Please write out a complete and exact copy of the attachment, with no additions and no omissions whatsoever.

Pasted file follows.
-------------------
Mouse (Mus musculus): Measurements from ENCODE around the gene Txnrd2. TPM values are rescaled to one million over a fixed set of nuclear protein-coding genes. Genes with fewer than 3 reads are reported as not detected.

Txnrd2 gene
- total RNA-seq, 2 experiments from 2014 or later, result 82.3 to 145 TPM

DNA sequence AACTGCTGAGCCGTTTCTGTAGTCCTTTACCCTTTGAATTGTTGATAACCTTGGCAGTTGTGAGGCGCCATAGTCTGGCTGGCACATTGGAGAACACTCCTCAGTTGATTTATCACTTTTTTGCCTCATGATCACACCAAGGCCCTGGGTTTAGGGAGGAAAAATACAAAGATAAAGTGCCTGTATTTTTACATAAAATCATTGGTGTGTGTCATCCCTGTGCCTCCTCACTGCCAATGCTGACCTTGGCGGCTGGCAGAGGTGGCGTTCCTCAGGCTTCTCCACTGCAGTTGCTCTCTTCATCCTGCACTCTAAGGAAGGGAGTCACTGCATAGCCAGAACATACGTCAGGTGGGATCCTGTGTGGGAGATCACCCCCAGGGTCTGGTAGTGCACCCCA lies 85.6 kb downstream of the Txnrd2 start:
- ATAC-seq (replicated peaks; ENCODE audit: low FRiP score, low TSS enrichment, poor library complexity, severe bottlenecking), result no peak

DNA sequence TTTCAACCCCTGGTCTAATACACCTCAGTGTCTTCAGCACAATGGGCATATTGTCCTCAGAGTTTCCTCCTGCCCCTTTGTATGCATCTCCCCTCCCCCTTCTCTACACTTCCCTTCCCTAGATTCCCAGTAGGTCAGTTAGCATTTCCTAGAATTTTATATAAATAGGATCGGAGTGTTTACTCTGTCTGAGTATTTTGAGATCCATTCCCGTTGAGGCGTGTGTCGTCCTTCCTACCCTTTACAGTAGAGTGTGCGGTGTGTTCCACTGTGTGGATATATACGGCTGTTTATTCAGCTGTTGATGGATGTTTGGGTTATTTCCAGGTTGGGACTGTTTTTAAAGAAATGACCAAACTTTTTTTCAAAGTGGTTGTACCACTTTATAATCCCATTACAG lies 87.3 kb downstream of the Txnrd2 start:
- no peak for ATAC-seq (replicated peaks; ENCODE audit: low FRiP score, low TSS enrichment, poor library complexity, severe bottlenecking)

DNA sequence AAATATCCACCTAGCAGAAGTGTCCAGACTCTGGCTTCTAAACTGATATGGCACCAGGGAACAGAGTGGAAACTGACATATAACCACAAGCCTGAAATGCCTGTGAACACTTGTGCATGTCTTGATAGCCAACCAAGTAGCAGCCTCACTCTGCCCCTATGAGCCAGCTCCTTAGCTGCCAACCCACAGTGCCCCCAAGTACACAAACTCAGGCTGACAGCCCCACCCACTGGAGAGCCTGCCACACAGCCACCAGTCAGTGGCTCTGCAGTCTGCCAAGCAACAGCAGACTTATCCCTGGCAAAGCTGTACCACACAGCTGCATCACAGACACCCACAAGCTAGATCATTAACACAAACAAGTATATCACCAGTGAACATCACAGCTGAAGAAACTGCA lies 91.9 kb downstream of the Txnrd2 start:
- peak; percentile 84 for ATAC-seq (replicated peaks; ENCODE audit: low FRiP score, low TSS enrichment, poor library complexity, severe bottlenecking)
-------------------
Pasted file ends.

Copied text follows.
Mouse (Mus musculus): Measurements from ENCODE around the gene Txnrd2. TPM values are rescaled to one million over a fixed set of nuclear protein-coding genes. Genes with fewer than 3 reads are reported as not detected.

Txnrd2 gene
- total RNA-seq, 2 experiments from 2014 or later, result 82.3 to 145 TPM

DNA sequence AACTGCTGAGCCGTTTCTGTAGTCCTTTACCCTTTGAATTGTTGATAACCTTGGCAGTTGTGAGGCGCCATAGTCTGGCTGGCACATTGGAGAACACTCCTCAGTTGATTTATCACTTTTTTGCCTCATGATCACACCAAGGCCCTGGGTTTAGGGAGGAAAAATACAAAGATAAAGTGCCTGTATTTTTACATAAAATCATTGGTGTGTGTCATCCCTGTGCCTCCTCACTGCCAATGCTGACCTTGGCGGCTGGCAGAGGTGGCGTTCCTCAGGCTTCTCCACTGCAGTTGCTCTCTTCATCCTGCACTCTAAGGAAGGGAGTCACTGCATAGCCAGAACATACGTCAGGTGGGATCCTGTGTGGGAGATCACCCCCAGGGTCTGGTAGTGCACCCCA lies 85.6 kb downstream of the Txnrd2 start:
- ATAC-seq (replicated peaks; ENCODE audit: low FRiP score, low TSS enrichment, poor library complexity, severe bottlenecking), result no peak

DNA sequence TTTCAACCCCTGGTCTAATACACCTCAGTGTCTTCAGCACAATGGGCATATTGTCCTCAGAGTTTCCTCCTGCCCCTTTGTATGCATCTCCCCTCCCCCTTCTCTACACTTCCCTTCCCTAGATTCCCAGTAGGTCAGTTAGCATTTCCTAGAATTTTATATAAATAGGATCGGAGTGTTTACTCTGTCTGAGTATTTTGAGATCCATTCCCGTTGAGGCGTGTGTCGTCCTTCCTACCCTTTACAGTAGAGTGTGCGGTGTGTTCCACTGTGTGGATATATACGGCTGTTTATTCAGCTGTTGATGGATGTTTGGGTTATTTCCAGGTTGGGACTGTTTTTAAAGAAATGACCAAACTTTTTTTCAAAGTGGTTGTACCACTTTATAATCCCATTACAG lies 87.3 kb downstream of the Txnrd2 start:
- no peak for ATAC-seq (replicated peaks; ENCODE audit: low FRiP score, low TSS enrichment, poor library complexity, severe bottlenecking)

DNA sequence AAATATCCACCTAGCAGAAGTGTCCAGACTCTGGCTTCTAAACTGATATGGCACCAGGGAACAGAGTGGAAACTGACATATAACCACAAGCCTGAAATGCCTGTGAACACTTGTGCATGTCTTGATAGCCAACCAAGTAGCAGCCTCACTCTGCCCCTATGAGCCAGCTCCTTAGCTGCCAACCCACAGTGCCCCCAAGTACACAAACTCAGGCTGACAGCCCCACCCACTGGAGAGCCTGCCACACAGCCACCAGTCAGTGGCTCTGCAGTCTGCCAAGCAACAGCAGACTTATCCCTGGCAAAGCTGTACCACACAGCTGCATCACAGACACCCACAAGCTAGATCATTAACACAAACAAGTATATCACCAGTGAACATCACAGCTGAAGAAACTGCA lies 91.9 kb downstream of the Txnrd2 start:
- peak; percentile 84 for ATAC-seq (replicated peaks; ENCODE audit: low FRiP score, low TSS enrichment, poor library complexity, severe bottlenecking)